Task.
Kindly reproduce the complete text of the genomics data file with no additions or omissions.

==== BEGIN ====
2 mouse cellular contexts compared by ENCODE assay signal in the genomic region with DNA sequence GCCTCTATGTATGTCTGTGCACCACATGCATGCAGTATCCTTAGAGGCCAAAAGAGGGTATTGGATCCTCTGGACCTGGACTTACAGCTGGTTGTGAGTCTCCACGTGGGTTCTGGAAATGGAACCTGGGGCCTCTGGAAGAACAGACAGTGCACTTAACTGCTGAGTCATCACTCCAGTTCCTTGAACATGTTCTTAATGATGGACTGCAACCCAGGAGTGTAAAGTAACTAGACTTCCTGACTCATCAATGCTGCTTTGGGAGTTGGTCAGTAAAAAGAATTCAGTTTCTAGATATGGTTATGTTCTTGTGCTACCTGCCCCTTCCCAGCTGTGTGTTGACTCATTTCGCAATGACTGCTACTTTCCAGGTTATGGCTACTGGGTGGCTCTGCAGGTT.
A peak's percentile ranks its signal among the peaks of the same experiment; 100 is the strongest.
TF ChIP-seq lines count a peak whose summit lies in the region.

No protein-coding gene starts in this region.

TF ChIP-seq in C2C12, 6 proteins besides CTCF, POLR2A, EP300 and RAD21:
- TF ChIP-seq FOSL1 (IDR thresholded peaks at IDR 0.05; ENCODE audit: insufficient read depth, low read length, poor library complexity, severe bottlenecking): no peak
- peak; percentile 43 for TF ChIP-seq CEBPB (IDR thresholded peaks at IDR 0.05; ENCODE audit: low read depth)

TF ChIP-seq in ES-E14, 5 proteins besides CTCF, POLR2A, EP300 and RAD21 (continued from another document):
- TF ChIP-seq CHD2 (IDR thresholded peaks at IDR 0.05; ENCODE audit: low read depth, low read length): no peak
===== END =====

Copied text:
2 mouse cellular contexts compared by ENCODE assay signal in the genomic region with DNA sequence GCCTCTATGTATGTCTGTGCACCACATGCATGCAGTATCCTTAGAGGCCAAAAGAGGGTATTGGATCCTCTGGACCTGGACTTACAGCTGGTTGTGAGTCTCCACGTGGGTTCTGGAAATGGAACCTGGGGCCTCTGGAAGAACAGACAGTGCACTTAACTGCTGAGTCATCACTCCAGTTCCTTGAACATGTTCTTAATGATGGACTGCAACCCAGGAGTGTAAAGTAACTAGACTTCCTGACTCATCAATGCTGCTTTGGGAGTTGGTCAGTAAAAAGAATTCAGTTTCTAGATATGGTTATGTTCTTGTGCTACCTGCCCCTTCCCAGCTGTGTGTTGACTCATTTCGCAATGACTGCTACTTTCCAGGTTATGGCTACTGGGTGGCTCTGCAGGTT.
A peak's percentile ranks its signal among the peaks of the same experiment; 100 is the strongest.
TF ChIP-seq lines count a peak whose summit lies in the region.

No protein-coding gene starts in this region.

TF ChIP-seq in C2C12, 6 proteins besides CTCF, POLR2A, EP300 and RAD21:
- TF ChIP-seq FOSL1 (IDR thresholded peaks at IDR 0.05; ENCODE audit: insufficient read depth, low read length, poor library complexity, severe bottlenecking): no peak
- peak; percentile 43 for TF ChIP-seq CEBPB (IDR thresholded peaks at IDR 0.05; ENCODE audit: low read depth)

TF ChIP-seq in ES-E14, 5 proteins besides CTCF, POLR2A, EP300 and RAD21 (continued from another document):
- TF ChIP-seq CHD2 (IDR thresholded peaks at IDR 0.05; ENCODE audit: low read depth, low read length): no peak